The impact of stigmatizing attitudes has also been reported. Stigma can be a barrier to help-seeking behavior due to personal shame or fears of the negative attitudes of health workers (3,17). It can affect all aspects of leprosy control and is a threat to achieving the goal of elimination (4). Lever, et al. note that the delay in disabled new cases studied in Ethiopia related to the level of stigma in the community (15).

Van der Weg, et al. (27) recognized that these many factors result in highly localized and personalized help-seeking behavior, and a variety of routes taken by people as they finally make the decision to present and start treatment. This was the starting point for the present research. The primary objective was to explore help-seeking behavior in the context of local knowledge, attitudes, and practices as risk factors for delay in presentation. The secondary objective was to demonstrate the value of basic qualitative research methods in such a context.

The Paraguay leprosy control program organized from Hospital Mennonita is linked to government health services throughout Paraguay, but concentrated on the eastern region of the country inhabited by 96% of the population. The main referral hospital is centrally situated and provides inpatient and outpatient services. Dedicated leprosy outpatient clinics are held in some 50 government-run rural and urban health centers. The number of new cases reported in 2000-2001 was 427. The prevalence rate was 1.1 per 10,000 population and reached the elimination threshold in 2001. While the reported grade 2 level is very low (1%), 30% of new cases report with grade 1 disability, suggesting that a substantial minority of patients are at risk of significant impairment. Paraguay may be considered typical of many countries where leprosy is on the point of elimination, and where general health services are taking increasing responsibility for delivery of leprosy services. The rural economy is primarily oriented to agriculture. In both rural and urban areas the homes and quality of life of the rich minority are in marked contrast to that of the poor majority. The latter live in small and crowded single-room dwellings built with wood. Some houses have roofing of cement sheet, others have a straw roof. Most have electricity and running water but bathrooms and sanitary arrangements are basic. Around 80% of the poorer segment of the population are literate, with elementary education up to class 6. In rural areas people earn their living through small scale farming and keeping livestock.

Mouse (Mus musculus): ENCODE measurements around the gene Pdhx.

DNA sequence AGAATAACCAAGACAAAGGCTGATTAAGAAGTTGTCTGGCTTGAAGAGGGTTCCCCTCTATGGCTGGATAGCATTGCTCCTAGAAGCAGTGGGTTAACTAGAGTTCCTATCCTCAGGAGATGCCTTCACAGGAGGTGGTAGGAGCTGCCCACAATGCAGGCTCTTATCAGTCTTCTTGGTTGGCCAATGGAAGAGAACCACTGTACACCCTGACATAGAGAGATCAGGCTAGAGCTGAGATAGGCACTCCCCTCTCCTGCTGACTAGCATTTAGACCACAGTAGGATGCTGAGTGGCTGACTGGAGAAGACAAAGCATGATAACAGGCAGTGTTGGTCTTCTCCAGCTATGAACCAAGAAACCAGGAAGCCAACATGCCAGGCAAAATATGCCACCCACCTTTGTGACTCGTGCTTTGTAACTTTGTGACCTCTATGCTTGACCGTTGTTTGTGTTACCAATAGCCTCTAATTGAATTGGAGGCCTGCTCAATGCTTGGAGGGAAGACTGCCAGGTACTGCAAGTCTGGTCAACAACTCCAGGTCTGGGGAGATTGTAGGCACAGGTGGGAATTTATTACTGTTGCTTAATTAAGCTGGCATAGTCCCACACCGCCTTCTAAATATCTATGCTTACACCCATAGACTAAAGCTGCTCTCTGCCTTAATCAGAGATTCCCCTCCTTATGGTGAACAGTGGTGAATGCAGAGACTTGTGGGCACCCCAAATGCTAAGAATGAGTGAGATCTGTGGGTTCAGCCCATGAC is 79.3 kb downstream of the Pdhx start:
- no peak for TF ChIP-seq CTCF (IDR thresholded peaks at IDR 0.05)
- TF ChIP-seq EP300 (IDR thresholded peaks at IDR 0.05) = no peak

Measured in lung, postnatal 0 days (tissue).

In planning our research in Paraguay, we set out to demonstrate the value of chosen methods of social research in providing reliable information with minimum commitment of specialist skills and time. Our approach was participatory, drawing on locally available knowledge and skills. We planned to complete fieldwork within a self-imposed limit of 2 months. This approach is similar to that used in the planning and evaluation of health-related programs (25), effectively a rapid assessment using qualitative methods. Since the objective was to identify factors contributing to delay in presentation it might also be considered part of an evaluation process, producing limited data to support a problem-solving process relating to delay.

To produce reliable results, our chosen approach requires the validation of findings using a variety of sources and methods. We therefore identified potential sources of information as patients currently receiving MDT, hospital and field staff, and community representatives including schoolteachers, pastors, political leaders, and natural healers. We identified semi-structured interviews, focus groups, observation, and free-listing (9) as appropriate methods for fieldwork. Our matching of methods to sources was governed by the limited time available and was largely opportunistic. The self-imposed time constraint meant we were unable to select and interview patients from among all those currently registered. Specific fieldwork activities and the time committed to each were as follows:

• A first series of semi-structured interviews of in-patients and out-patients at the main referral hospital. (20 working days, 36 interviews).